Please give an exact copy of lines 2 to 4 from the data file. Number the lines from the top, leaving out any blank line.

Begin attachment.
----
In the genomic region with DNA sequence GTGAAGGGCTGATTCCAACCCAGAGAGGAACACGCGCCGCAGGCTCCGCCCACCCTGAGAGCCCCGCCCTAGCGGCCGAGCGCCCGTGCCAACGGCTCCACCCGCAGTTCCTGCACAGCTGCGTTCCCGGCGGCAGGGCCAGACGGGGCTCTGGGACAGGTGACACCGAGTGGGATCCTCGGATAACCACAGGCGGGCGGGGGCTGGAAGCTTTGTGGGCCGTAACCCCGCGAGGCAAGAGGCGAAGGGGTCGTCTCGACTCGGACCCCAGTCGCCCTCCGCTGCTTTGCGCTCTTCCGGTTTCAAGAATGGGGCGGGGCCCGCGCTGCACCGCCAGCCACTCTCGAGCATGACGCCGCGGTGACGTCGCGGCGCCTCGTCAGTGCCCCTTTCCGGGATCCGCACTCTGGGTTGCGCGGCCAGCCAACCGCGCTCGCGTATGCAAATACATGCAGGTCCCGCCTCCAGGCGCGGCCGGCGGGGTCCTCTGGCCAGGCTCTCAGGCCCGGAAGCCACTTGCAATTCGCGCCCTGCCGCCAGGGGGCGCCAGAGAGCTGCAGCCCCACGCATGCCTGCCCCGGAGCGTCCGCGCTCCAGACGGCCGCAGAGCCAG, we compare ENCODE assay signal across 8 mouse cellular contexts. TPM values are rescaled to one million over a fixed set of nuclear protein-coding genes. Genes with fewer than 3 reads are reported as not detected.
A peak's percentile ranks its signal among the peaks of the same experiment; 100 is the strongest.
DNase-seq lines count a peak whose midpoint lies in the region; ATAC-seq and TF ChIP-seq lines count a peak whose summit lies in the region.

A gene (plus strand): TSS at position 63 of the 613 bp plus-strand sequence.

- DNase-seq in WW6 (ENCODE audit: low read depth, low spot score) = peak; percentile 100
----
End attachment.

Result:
A peak's percentile ranks its signal among the peaks of the same experiment; 100 is the strongest.
DNase-seq lines count a peak whose midpoint lies in the region; ATAC-seq and TF ChIP-seq lines count a peak whose summit lies in the region.

A gene (plus strand): TSS at position 63 of the 613 bp plus-strand sequence.